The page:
Did you know you can visit Edinburgh in a day – from London? Let me be clear: it’s not easy – it’s a long day with lots of travel to take a day trip to Edinburgh from London. But if you time it right, you can absolutely visit the Scottish capital on a day trip from the English capital.
I had the joy to visit Edinburgh once while living in London; friends and I went up for a weekend trip (city break). While I plan to write up a guide for how to spend three days in Edinburgh at some point in the future, I wanted to share my advice for planning an Edinburgh day trip in case you have your heart set on it when planning your London itinerary.
In this post, I’ll break down your options for visiting Edinburgh from London in just one day and what to do with your time in Edinburgh once you arrive. If you’ve never considered planning a day trip to Edinburgh during your London trip, now’s the time to consider it. Siubhal sàbhailte! (That’s ‘safe travels’ in Scots Gaelic, if you’re not familiar.)
How to Get from London to Edinburgh
Just like knowing if the attractions of a place interest you enough to organize a day trip, knowing the different transport options to get to the destination is crucial. This is especially true for a further London day trip destination like Edinburgh.
Unlike other day trips, planning the travel portion of your London day trip to Edinburgh is perhaps the most important part. The two U.K. cities are over 400 miles (640km) apart, and a drive takes about 7 hours and 30 minutes. This means that – while theoretically possible – I don’t recommend driving or taking a bus if you want to visit Edinburgh in just one day from Scotland.
There are overnight buses from London to Edinburgh and back (both National Express and Megabus offer sleeper coach options from £10-£30 per person) that might be an option if you wanted to bus up to Edinburgh one night, spend the day in the city, and return by bus that next night.
The quickest way to get to Edinburgh is by plane. Considering you’re planning a day trip to Edinburgh, this might be the most convenient option in terms of time as direct flights from London to Edinburgh are usually between 60 minutes to 90 minutes. The good news is that flying between London and Edinburgh is popular and affordable, with one-way trips starting as low as £14. However, keep in mind that flying means you need to arrive at the airport two hours in advance, and transfer to/from the airports in both London and Edinburgh.
Your final option to reach Edinburgh is by train. The U.K. has excellent railway services, with London North Eastern Railway, Caledonian Sleeper, and Avanti West Coast running daily services between London and Edinburgh. The ride takes an average of 5 hours and 39 minutes, and tickets start from $21.36 if you book in advance. Most Edinburgh trains depart from either Kings Cross St. Pancras station or Euston Station, and arrive in central Edinburgh.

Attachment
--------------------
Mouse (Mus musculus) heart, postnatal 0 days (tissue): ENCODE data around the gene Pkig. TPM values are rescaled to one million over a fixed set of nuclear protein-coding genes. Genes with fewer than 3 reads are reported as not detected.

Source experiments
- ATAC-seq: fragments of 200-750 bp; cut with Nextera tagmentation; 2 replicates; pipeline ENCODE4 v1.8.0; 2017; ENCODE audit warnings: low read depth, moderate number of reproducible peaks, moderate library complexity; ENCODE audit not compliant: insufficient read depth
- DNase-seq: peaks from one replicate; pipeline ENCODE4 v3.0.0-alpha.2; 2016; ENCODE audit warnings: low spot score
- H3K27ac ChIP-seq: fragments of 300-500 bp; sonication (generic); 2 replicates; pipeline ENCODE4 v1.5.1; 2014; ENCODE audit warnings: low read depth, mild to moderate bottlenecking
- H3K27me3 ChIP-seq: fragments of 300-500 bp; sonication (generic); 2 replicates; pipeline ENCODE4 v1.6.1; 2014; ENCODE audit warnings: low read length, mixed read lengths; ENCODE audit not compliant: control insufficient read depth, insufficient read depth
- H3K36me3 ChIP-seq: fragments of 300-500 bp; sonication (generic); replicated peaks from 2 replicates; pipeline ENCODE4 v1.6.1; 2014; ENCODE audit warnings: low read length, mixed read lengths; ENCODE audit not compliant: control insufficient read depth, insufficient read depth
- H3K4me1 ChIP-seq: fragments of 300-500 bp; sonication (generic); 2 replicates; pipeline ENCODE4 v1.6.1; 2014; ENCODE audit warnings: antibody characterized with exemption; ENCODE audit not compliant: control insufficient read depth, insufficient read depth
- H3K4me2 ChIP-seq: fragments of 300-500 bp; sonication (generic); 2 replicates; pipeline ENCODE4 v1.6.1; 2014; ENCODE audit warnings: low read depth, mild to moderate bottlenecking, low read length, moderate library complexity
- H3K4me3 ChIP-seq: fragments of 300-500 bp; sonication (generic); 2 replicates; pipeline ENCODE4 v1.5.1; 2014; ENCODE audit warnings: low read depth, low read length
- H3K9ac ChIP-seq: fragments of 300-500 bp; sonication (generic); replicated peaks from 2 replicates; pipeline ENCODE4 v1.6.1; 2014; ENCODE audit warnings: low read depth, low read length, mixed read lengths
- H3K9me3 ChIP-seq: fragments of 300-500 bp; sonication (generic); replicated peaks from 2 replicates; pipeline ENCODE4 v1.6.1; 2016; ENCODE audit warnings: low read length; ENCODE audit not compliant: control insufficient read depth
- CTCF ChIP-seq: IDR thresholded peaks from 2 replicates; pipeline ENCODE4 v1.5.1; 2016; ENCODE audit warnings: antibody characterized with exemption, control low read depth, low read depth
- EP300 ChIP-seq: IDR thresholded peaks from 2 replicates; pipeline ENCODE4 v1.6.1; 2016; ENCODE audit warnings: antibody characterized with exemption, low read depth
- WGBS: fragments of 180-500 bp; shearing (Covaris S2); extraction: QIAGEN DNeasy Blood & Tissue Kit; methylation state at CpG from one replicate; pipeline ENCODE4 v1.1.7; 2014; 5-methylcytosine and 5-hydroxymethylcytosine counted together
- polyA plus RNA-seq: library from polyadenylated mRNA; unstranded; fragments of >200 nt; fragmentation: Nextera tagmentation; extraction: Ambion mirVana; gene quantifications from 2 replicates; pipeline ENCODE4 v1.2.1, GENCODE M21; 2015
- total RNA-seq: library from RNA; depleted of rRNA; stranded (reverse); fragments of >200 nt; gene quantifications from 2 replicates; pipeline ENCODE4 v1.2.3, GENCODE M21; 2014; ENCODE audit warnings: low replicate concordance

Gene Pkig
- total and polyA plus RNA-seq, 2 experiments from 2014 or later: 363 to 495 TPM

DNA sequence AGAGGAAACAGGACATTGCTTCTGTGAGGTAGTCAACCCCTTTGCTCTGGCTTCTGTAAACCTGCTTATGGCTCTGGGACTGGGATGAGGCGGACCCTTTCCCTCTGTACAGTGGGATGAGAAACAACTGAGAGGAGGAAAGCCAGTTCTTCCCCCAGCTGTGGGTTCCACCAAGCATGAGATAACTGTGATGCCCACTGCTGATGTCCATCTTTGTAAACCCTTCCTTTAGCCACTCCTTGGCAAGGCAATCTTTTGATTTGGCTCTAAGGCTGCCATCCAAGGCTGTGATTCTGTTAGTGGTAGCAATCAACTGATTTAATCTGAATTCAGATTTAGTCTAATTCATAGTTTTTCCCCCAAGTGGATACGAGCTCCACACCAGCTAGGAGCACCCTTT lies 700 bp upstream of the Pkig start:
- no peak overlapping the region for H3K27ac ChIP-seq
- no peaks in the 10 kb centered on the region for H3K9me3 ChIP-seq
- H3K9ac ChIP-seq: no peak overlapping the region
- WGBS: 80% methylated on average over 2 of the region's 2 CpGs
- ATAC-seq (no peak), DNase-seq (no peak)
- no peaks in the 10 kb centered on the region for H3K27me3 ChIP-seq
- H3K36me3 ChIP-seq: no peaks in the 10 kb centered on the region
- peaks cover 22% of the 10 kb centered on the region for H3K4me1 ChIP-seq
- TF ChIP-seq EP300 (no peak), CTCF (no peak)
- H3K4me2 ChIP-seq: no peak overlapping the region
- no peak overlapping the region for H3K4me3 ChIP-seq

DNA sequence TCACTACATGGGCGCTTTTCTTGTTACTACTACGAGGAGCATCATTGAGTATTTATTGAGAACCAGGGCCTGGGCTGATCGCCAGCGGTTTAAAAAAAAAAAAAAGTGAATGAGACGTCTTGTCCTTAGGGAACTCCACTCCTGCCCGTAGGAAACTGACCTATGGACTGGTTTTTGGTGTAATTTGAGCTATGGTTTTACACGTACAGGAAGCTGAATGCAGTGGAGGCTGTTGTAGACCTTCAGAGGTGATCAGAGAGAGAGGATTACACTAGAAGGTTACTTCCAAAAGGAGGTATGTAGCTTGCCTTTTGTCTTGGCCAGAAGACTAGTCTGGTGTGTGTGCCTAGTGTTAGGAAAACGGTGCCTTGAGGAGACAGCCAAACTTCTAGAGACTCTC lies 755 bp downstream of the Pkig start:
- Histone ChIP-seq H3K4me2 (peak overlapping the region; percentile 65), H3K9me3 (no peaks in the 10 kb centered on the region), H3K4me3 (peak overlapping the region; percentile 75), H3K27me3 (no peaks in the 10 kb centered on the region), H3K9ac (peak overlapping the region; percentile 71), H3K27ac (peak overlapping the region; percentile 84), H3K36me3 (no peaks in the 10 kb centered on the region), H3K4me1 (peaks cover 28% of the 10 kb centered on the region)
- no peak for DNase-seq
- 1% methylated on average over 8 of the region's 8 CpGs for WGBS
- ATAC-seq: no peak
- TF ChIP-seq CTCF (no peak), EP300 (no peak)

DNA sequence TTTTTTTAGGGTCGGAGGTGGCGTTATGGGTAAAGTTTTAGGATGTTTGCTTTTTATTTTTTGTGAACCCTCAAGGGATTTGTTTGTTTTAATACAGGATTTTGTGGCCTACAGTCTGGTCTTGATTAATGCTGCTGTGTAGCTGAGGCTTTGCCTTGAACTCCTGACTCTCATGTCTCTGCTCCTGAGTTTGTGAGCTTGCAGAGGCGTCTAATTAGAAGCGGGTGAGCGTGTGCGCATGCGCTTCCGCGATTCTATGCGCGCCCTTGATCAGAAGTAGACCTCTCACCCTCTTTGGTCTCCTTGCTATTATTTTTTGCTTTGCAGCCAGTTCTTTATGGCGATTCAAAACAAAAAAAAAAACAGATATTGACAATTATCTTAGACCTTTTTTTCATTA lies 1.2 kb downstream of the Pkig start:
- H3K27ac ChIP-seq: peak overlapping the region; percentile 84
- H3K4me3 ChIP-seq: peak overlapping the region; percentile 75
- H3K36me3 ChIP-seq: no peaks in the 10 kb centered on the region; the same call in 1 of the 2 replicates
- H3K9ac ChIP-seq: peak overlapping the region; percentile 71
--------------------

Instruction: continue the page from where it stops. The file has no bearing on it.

This means that – funnily enough – flying from London to Edinburgh (or returning) can take nearly as long as the train, when you add all the travel time in.
So what do I recommend? Personally, I loved the train ride, especially if you can catch an overnight train north from London to Edinburgh and an evening return train. However, if you want more time in Edinburgh, you might be able to catch an early morning flight there and late evening return that give you more actual time on the ground exploring the city.
The Best Things to Do for One Day in Edinburgh
Known for its Georgian architecture, buzzing pubs, and hidden alleys, Edinburgh is a fascinating city with interesting sights on every corner. I’ve compiled a list of the top things you can do here to avoid missing any.
1. Visit Edinburgh Castle
Perched on top of Castle Rock, Edinburgh Castle is arguably the highlight of any Edinburgh day trip. It is as gorgeous as it is historically relevant. Humans have occupied the castle since the Iron Age. It played a key role within the Kingdom of Scotland as one of its main strongholds, witnessing decisive conflicts like the Wars of Scottish Independence in the 14th century to the Jacobite rising of 1745.
Today, the castle houses numerous Scottish artifacts, including the Scottish Crown Jewels. Other highlights are the Great Hall and the 12th century St. Margaret’s Chapel, the oldest surviving structure in the castle, and Edinburgh. Also, the castle terrace and towers provide sweeping views over Edinburgh.
2. Walk the Royal Mile
The Royal Mile is Edinburgh’s most famous street. It runs through the heart of the medieval city connecting Edinburgh Castle with the Palace of Holyroodhouse. You will marvel at the breath-taking Gothic architecture, cobbled closes intertwining with narrow alleys, and an uncountable number of museums, galleries, cafés, pubs, restaurants, and shops, purveying the entire spectrum of goods for which Scotland is famous for: tartan plaids, whiskey, bagpipes, heraldic iconography, and more. Dare to venture into its various alleys to discover hidden historical landmarks, oddities, and interesting little secrets.
3. Try Haggis & Scotch (in a Pub!)
No Edinburgh day trip would be complete without you indulging in a few Scottish national dishes and drinks. Let’s begin with the edibles. Haggis is Scotland’s national dish; it is a savory pudding featuring the sheep’s liver, heart, and lungs, minced and mixed with beef or mutton suet and oatmeal and seasoned with onion, cayenne pepper, and other spices. The concoction is packed into a sheep’s stomach and boiled. As for the drinks, I’m sure I don’t need to tell you that Scotland is a big name within the alcohol industry, with its unbeatable Scotch.
While you can get a taste of Scotch whisky at any pub, finding Haggis is a tad more difficult, especially the original recipe. I suggest you ask the hotel’s staff or locals where you can sample Haggis. Amber, the restaurant at The Scotch Whisky Experience, serves a good selection of Haggis.
4. Climb Arthur’s Seat
Arthur’s Seat is the highest peak of a group of hills within Holyrood Park. It is an ancient volcano and is 823 feet tall. Climbing the gorgeous peak will grant you outstanding views of Edinburgh. ‘
At a glance, climbing up Arthur’s Seat doesn’t look intimidating. Don’t underestimate the hike to the top, though. While it isn’t long, the walk up is steep. Bring comfortable shoes, a wind-proof jacket, and a bottle of water. Within the park, you can also visit St Anthony’s Chapel – a 15th-century medieval chapel, Salisbury Crags – a series of 150-foot cliff faces dominating Edinburgh’s skyline, as well as Duddingston Loch – a freshwater loch rich in birdlife.